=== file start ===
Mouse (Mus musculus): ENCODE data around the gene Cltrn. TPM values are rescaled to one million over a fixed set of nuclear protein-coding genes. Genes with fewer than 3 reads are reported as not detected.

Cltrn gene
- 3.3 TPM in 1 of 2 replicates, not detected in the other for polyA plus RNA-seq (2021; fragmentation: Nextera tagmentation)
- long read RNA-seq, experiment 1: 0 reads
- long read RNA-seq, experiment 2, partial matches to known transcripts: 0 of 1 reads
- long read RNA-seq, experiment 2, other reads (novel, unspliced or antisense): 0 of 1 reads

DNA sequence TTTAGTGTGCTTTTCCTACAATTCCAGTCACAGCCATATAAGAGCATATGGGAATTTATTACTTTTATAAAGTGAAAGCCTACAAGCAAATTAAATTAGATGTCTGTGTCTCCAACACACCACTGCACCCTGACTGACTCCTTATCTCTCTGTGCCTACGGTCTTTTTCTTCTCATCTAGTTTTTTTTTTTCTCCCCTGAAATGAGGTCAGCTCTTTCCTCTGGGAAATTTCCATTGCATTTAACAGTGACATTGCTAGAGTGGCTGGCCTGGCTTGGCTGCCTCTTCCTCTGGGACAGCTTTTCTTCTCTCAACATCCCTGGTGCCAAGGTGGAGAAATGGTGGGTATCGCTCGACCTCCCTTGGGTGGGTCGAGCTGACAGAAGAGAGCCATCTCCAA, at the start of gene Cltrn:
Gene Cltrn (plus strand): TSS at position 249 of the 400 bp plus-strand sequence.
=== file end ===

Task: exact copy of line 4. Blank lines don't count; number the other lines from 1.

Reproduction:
- long read RNA-seq, experiment 1: 0 reads